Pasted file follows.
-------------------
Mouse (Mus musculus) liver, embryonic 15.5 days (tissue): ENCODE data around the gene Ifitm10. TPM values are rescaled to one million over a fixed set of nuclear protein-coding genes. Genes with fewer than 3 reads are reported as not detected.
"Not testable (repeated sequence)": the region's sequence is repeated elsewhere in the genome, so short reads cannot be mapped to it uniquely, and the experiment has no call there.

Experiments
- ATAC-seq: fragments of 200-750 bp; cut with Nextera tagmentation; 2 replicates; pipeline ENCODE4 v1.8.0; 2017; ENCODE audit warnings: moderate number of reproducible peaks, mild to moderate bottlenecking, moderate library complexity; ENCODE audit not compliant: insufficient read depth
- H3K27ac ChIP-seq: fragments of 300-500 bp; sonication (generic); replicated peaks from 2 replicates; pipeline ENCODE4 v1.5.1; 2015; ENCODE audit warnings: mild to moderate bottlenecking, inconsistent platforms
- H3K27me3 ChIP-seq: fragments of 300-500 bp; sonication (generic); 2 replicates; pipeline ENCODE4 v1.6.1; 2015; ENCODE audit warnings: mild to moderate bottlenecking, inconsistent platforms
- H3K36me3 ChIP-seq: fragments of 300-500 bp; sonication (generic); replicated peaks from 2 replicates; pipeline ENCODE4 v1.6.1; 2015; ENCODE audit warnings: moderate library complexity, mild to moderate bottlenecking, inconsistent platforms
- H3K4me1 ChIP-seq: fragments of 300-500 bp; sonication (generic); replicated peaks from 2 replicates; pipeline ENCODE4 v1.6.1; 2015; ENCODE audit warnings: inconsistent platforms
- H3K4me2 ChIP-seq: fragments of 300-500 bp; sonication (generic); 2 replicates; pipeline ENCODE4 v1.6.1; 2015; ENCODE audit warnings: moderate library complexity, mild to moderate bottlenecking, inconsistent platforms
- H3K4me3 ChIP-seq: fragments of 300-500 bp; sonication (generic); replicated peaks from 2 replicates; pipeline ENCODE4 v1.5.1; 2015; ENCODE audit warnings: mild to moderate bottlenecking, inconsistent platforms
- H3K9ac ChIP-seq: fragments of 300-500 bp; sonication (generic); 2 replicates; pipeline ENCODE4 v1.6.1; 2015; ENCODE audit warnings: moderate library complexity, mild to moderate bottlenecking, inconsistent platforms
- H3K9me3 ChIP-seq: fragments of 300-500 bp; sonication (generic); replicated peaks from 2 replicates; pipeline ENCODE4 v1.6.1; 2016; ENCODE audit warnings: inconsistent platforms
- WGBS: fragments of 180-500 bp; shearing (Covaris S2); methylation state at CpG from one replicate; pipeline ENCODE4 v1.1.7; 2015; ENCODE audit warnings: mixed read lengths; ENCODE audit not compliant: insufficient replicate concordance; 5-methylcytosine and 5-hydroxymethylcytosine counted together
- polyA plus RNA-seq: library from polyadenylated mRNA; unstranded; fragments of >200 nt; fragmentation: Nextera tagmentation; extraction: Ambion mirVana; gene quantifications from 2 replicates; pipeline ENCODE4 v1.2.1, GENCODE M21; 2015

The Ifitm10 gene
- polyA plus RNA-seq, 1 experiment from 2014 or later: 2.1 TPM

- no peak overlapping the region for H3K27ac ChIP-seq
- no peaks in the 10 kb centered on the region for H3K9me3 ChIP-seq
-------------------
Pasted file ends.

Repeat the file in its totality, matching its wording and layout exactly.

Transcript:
Mouse (Mus musculus) liver, embryonic 15.5 days (tissue): ENCODE data around the gene Ifitm10. TPM values are rescaled to one million over a fixed set of nuclear protein-coding genes. Genes with fewer than 3 reads are reported as not detected.
"Not testable (repeated sequence)": the region's sequence is repeated elsewhere in the genome, so short reads cannot be mapped to it uniquely, and the experiment has no call there.

Experiments
- ATAC-seq: fragments of 200-750 bp; cut with Nextera tagmentation; 2 replicates; pipeline ENCODE4 v1.8.0; 2017; ENCODE audit warnings: moderate number of reproducible peaks, mild to moderate bottlenecking, moderate library complexity; ENCODE audit not compliant: insufficient read depth
- H3K27ac ChIP-seq: fragments of 300-500 bp; sonication (generic); replicated peaks from 2 replicates; pipeline ENCODE4 v1.5.1; 2015; ENCODE audit warnings: mild to moderate bottlenecking, inconsistent platforms
- H3K27me3 ChIP-seq: fragments of 300-500 bp; sonication (generic); 2 replicates; pipeline ENCODE4 v1.6.1; 2015; ENCODE audit warnings: mild to moderate bottlenecking, inconsistent platforms
- H3K36me3 ChIP-seq: fragments of 300-500 bp; sonication (generic); replicated peaks from 2 replicates; pipeline ENCODE4 v1.6.1; 2015; ENCODE audit warnings: moderate library complexity, mild to moderate bottlenecking, inconsistent platforms
- H3K4me1 ChIP-seq: fragments of 300-500 bp; sonication (generic); replicated peaks from 2 replicates; pipeline ENCODE4 v1.6.1; 2015; ENCODE audit warnings: inconsistent platforms
- H3K4me2 ChIP-seq: fragments of 300-500 bp; sonication (generic); 2 replicates; pipeline ENCODE4 v1.6.1; 2015; ENCODE audit warnings: moderate library complexity, mild to moderate bottlenecking, inconsistent platforms
- H3K4me3 ChIP-seq: fragments of 300-500 bp; sonication (generic); replicated peaks from 2 replicates; pipeline ENCODE4 v1.5.1; 2015; ENCODE audit warnings: mild to moderate bottlenecking, inconsistent platforms
- H3K9ac ChIP-seq: fragments of 300-500 bp; sonication (generic); 2 replicates; pipeline ENCODE4 v1.6.1; 2015; ENCODE audit warnings: moderate library complexity, mild to moderate bottlenecking, inconsistent platforms
- H3K9me3 ChIP-seq: fragments of 300-500 bp; sonication (generic); replicated peaks from 2 replicates; pipeline ENCODE4 v1.6.1; 2016; ENCODE audit warnings: inconsistent platforms
- WGBS: fragments of 180-500 bp; shearing (Covaris S2); methylation state at CpG from one replicate; pipeline ENCODE4 v1.1.7; 2015; ENCODE audit warnings: mixed read lengths; ENCODE audit not compliant: insufficient replicate concordance; 5-methylcytosine and 5-hydroxymethylcytosine counted together
- polyA plus RNA-seq: library from polyadenylated mRNA; unstranded; fragments of >200 nt; fragmentation: Nextera tagmentation; extraction: Ambion mirVana; gene quantifications from 2 replicates; pipeline ENCODE4 v1.2.1, GENCODE M21; 2015

The Ifitm10 gene
- polyA plus RNA-seq, 1 experiment from 2014 or later: 2.1 TPM

- no peak overlapping the region for H3K27ac ChIP-seq
- no peaks in the 10 kb centered on the region for H3K9me3 ChIP-seq